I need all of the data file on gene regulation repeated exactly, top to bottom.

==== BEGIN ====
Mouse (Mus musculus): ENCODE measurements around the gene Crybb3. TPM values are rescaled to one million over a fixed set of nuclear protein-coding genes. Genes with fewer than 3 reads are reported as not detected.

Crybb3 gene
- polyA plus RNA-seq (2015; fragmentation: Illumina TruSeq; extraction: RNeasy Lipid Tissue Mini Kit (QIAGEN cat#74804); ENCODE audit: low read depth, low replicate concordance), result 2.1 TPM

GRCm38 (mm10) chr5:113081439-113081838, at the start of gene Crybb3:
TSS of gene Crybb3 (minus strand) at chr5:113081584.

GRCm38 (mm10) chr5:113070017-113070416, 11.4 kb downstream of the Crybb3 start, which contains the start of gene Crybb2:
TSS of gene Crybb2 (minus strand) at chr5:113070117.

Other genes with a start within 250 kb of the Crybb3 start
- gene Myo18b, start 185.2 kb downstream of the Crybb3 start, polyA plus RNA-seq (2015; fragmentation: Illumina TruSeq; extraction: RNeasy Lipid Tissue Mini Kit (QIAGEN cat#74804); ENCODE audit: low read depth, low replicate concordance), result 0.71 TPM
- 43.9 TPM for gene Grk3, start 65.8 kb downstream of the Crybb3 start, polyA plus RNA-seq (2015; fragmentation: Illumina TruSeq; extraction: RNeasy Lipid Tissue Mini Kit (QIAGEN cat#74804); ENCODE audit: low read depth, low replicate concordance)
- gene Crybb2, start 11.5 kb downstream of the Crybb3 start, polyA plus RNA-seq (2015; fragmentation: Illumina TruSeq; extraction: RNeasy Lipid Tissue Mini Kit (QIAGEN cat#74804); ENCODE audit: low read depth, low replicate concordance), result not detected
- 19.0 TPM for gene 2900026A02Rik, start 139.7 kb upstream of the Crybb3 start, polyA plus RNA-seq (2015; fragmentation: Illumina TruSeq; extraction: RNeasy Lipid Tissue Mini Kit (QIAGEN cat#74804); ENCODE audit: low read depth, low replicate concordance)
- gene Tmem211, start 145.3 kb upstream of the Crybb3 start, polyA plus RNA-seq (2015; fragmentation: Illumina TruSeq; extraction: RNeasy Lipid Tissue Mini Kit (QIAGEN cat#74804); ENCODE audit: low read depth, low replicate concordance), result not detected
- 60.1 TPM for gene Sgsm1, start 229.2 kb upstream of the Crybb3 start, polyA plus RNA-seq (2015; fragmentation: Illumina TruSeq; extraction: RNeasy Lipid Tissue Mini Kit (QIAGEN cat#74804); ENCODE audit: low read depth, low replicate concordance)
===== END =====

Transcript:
Mouse (Mus musculus): ENCODE measurements around the gene Crybb3. TPM values are rescaled to one million over a fixed set of nuclear protein-coding genes. Genes with fewer than 3 reads are reported as not detected.

Crybb3 gene
- polyA plus RNA-seq (2015; fragmentation: Illumina TruSeq; extraction: RNeasy Lipid Tissue Mini Kit (QIAGEN cat#74804); ENCODE audit: low read depth, low replicate concordance), result 2.1 TPM

GRCm38 (mm10) chr5:113081439-113081838, at the start of gene Crybb3:
TSS of gene Crybb3 (minus strand) at chr5:113081584.

GRCm38 (mm10) chr5:113070017-113070416, 11.4 kb downstream of the Crybb3 start, which contains the start of gene Crybb2:
TSS of gene Crybb2 (minus strand) at chr5:113070117.

Other genes with a start within 250 kb of the Crybb3 start
- gene Myo18b, start 185.2 kb downstream of the Crybb3 start, polyA plus RNA-seq (2015; fragmentation: Illumina TruSeq; extraction: RNeasy Lipid Tissue Mini Kit (QIAGEN cat#74804); ENCODE audit: low read depth, low replicate concordance), result 0.71 TPM
- 43.9 TPM for gene Grk3, start 65.8 kb downstream of the Crybb3 start, polyA plus RNA-seq (2015; fragmentation: Illumina TruSeq; extraction: RNeasy Lipid Tissue Mini Kit (QIAGEN cat#74804); ENCODE audit: low read depth, low replicate concordance)
- gene Crybb2, start 11.5 kb downstream of the Crybb3 start, polyA plus RNA-seq (2015; fragmentation: Illumina TruSeq; extraction: RNeasy Lipid Tissue Mini Kit (QIAGEN cat#74804); ENCODE audit: low read depth, low replicate concordance), result not detected
- 19.0 TPM for gene 2900026A02Rik, start 139.7 kb upstream of the Crybb3 start, polyA plus RNA-seq (2015; fragmentation: Illumina TruSeq; extraction: RNeasy Lipid Tissue Mini Kit (QIAGEN cat#74804); ENCODE audit: low read depth, low replicate concordance)
- gene Tmem211, start 145.3 kb upstream of the Crybb3 start, polyA plus RNA-seq (2015; fragmentation: Illumina TruSeq; extraction: RNeasy Lipid Tissue Mini Kit (QIAGEN cat#74804); ENCODE audit: low read depth, low replicate concordance), result not detected
- 60.1 TPM for gene Sgsm1, start 229.2 kb upstream of the Crybb3 start, polyA plus RNA-seq (2015; fragmentation: Illumina TruSeq; extraction: RNeasy Lipid Tissue Mini Kit (QIAGEN cat#74804); ENCODE audit: low read depth, low replicate concordance)